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Who Cares About Social Image?

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  • Engelmann, Dirk

    (Humboldt University Berlin)

  • Friedrichsen, Jana

    (Humboldt University Berlin and DIW)

Abstract

This paper experimentally investigates how concerns for social approval relate to intrinsic motivations to purchase ethically. Participants state their willingness-to-pay for both a fair trade and a conventional chocolate bar in private or publicly. A standard model of social image predicts that all participants increase their fair trade premium when facing an audience. We find that the premium is indeed higher in public than in private. This effect, however, is driven by participants who preferred a conventional chocolate bar over a fair trade one in a pre-lab choice. For those who chose the fair trade chocolate bar, public exposure does not change the fair trade premium. This is captured by a generalized model where intrinsic preferences and the concern for social approval are negatively correlated.

Suggested Citation

  • Engelmann, Dirk & Friedrichsen, Jana, 2018. "Who Cares About Social Image?," Rationality and Competition Discussion Paper Series 61, CRC TRR 190 Rationality and Competition.
  • Handle: RePEc:rco:dpaper:61
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    Cited by:

    1. Sheheryar Banuri & Katarina Dankova & Philip Keefer, 2017. "It's not all fun and games: Feedback, task motivation, and effort," Working Paper series, University of East Anglia, Centre for Behavioural and Experimental Social Science (CBESS) 17-10, School of Economics, University of East Anglia, Norwich, UK..
    2. repec:eee:jeborg:v:148:y:2018:i:c:p:83-104 is not listed on IDEAS
    3. Friedrichsen, Jana & König, Tobias & Schmacker, Renke, 2016. "Welfare stigma in the lab: Evidence of social signaling," Discussion Papers, Research Unit: Market Behavior SP II 2016-208, Social Science Research Center Berlin (WZB).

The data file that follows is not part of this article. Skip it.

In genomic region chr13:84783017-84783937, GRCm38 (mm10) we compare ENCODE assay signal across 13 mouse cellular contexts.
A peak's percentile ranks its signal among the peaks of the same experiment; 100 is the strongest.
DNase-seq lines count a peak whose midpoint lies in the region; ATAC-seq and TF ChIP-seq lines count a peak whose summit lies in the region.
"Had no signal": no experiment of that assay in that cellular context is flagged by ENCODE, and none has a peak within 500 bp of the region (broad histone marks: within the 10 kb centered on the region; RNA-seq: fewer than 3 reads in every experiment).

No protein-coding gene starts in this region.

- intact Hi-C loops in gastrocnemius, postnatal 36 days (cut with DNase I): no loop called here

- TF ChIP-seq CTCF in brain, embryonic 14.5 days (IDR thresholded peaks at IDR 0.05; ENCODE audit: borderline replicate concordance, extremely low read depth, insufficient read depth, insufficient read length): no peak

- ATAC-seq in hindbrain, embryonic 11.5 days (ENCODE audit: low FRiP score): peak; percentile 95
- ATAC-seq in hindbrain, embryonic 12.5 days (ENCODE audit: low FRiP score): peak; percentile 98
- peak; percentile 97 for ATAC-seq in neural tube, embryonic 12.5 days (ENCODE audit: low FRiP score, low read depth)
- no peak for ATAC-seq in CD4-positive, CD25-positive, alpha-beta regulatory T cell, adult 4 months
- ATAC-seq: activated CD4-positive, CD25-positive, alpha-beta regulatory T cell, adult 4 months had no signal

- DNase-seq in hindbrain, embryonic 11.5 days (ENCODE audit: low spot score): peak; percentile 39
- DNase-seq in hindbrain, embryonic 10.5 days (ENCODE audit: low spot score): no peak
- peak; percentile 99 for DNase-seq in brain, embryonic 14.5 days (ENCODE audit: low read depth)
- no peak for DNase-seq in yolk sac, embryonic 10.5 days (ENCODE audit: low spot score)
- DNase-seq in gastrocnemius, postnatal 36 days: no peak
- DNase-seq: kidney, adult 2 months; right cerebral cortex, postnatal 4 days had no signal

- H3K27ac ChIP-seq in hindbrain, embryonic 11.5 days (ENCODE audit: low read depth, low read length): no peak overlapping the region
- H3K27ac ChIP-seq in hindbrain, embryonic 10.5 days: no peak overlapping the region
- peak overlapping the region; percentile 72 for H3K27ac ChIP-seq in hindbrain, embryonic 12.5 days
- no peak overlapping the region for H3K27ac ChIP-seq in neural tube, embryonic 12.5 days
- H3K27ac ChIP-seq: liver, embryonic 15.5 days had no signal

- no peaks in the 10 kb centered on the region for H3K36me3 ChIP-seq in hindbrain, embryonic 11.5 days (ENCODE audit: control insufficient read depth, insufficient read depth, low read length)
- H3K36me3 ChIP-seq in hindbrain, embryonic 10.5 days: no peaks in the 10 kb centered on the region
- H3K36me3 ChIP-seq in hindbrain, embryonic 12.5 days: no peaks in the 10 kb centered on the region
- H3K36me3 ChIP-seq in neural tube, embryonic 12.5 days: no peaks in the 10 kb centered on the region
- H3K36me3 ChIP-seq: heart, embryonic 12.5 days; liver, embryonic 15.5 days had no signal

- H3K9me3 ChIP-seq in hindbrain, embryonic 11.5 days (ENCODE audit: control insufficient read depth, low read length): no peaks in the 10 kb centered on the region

4. Boyer, Pierre C. & Dwenger, Nadja & Rincke, Johannes, 2016. "Do norms on contribution behavior affect intrinsic motivation? Field-experimental evidence from Germany," Journal of Public Economics, Elsevier, vol. 144(C), pages 140-153.
    5. Sheheryar Banuri & Philip Keefer & Damien de Walque, 2017. "Love the job... or the patient? Task vs. mission-based motiviations in healthcare," Working Paper series, University of East Anglia, Centre for Behavioural and Experimental Social Science (CBESS) 17-09, School of Economics, University of East Anglia, Norwich, UK..
    6. Engelmann, Dirk & Friedrichsen, Jana & Kübler, Dorothea, 2018. "Fairness in Markets and Market Experiments," Rationality and Competition Discussion Paper Series 64, CRC TRR 190 Rationality and Competition.
    7. Pierre C. Boyer & Nadja Dwenger & Johannes Rincke, 2014. "Do Taxes Crowd Out Intrinsic Motivation? Field-Experimental Evidence from Germany," Working Papers tax-mpg-rps-2014-23, Max Planck Institute for Tax Law and Public Finance.
    8. Alistair Munro & Marieta Valente, 2016. "Green Goods: Are They Good or Bad News for the Environment? Evidence from a Laboratory Experiment on Impure Public Goods," Environmental & Resource Economics, Springer;European Association of Environmental and Resource Economists, vol. 65(2), pages 317-335, October.
    9. Pio Baake & Helene Naegele, 2017. "Competition between For-Profit and Industry Labels: The Case of Social Labels in the Coffee Market," Discussion Papers of DIW Berlin 1686, DIW Berlin, German Institute for Economic Research.
    10. Holm, Hakan J. & Samahita, Margaret, 2018. "Curating social image: Experimental evidence on the value of actions and selfies," Journal of Economic Behavior & Organization, Elsevier, vol. 148(C), pages 83-104.
    11. Friedrichsen, Jana, 2018. "Signals Sell: Product Lines when Consumers Differ Both in Taste for Quality and Image Concern," Rationality and Competition Discussion Paper Series 70, CRC TRR 190 Rationality and Competition.

    More about this item

    Keywords

    image concerns; ethical consumption; fair trade; social approval; experiments;

    JEL classification:

    • C91 - Mathematical and Quantitative Methods - - Design of Experiments - - - Laboratory, Individual Behavior
    • D12 - Microeconomics - - Household Behavior - - - Consumer Economics: Empirical Analysis

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